The Spin: Beirut's Jam Is Mashrou' Leila's 'Embembelela7'

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Mashrou' Leila

Mashrou' Leila's "Embembelela7" borrows its main lyric from a Lebanese nursery rhyme and sets it to a harsh drumbeat. Tanya Traboulsi hide caption

itoggle caption Tanya Traboulsi

Summer deserves its own soundtrack — for the beach, for warm nights and for the road. But don't worry if your travel budget is tight: This summer, All Things Considered and NPR Music will take you on a global journey through music. We're checking in on DJs, musicians and writers for the songs that define summer in some of the world's most vibrant cities. We're calling it The Spin.

When it comes to summer in the Arab world, no city does it better than Beirut. It's often called the Paris of the Middle East — for its style, cuisine and fashionable nightlife along the Mediterranean. Beirut is home to some of the biggest Arab pop stars, but it's also home to a thriving independent music scene.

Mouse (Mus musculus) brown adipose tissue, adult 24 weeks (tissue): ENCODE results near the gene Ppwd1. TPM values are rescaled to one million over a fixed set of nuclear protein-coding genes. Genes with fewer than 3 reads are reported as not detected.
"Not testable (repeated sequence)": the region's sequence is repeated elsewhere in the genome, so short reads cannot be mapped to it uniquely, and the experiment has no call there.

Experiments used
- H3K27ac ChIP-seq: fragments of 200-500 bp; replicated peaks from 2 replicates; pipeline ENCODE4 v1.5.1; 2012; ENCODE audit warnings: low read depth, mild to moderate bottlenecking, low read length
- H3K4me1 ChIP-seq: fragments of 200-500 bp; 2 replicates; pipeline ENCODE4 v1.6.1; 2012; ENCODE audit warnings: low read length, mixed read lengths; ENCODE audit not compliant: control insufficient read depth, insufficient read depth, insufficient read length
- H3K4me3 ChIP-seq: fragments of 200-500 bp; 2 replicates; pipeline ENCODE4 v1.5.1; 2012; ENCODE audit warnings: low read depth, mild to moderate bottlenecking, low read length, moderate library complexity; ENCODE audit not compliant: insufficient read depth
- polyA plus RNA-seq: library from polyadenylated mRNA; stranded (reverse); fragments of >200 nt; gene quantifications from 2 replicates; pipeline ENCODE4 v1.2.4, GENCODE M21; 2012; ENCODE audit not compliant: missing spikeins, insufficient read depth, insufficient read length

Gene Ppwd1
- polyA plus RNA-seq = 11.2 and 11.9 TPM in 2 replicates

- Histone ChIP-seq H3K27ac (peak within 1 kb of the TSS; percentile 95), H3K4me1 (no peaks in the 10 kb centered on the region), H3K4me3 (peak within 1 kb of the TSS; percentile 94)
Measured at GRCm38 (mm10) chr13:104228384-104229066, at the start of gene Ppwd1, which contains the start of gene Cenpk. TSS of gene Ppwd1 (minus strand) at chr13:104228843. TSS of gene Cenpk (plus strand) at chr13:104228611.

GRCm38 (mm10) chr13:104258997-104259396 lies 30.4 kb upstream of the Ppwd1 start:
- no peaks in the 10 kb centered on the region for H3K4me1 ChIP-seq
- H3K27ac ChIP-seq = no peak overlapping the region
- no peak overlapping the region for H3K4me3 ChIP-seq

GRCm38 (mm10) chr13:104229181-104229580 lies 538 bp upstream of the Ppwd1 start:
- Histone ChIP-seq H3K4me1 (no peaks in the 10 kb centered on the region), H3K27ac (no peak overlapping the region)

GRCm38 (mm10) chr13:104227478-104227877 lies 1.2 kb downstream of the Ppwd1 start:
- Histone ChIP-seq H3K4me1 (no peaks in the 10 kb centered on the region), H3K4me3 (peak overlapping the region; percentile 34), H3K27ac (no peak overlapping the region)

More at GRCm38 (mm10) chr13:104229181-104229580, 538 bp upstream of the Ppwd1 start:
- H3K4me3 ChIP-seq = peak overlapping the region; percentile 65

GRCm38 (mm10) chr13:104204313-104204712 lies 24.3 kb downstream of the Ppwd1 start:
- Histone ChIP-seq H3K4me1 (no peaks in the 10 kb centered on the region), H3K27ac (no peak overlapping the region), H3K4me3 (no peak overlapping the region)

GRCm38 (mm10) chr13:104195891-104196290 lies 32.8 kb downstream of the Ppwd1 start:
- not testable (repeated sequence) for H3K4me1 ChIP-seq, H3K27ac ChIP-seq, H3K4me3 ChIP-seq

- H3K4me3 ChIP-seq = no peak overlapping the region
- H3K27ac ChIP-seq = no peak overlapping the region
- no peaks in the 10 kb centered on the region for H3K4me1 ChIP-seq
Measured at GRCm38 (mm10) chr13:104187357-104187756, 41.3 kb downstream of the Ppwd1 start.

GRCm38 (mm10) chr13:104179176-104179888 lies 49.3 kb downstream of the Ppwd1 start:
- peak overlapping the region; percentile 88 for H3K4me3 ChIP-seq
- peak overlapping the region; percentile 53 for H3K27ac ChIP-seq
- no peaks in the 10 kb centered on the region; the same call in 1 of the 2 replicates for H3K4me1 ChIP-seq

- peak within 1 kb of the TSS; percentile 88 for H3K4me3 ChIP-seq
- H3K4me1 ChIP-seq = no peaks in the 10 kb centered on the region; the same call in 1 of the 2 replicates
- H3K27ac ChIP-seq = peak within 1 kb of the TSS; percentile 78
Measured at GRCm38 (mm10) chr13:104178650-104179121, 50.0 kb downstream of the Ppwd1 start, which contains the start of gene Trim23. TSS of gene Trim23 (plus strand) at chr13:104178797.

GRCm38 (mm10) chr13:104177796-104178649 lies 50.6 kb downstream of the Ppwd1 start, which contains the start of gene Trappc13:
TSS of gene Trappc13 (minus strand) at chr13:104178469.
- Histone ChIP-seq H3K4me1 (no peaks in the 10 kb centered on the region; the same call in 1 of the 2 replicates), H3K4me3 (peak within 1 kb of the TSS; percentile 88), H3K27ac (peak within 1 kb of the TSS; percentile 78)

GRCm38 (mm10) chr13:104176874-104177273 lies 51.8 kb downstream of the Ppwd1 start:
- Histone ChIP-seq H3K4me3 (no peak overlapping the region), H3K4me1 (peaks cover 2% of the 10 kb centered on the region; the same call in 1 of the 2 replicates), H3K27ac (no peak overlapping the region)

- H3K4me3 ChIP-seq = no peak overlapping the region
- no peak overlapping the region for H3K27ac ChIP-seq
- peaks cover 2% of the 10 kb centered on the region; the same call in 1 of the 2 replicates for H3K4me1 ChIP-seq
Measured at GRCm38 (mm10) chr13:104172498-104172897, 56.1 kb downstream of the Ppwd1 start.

Ziad Nawfal is a DJ with Radio Lebanon, and also hosts a series of live shows across Beirut. His choice for the city's song of the summer is Mashrou' Leila's "Embembelela7," which borrows its main lyric from a Lebanese nursery rhyme and sets it to a harsh drumbeat. Nawfal says the song is a commentary on materialism in Lebanon.

"[The band] wanted to turn this nursery rhyme around and turn it into some sort of satirical comment on materialistic tendencies in Lebanon," Nawfal tells All Things Considered host Michele Norris. "How people are driven by greed, by money — how a nursery rhyme, using the same words, can be turned into something quite dark and brooding rather than soothing and lyrical."

Ziad Nawfal's Summer Playlist

*Note: All of the songs selected by Ziad Nawfal can be purchased at the iTunes (U.S.) store.

Intensive Care, "Tales of Sarah-Jane, The Golden Horse"

Mashrou' Leila, "Embembelela7"

Munma, "Yaqiin"

Nadine Khouri, "Number One Boy"

New Government, "Flaka"

Rima Khcheich, "Haflet Taraf"

Shant & Diamond Setter, "Champagne"

Soapkills, "Ya Jarha Galbi"

Ziad Rahbani, "Ma Tfel"



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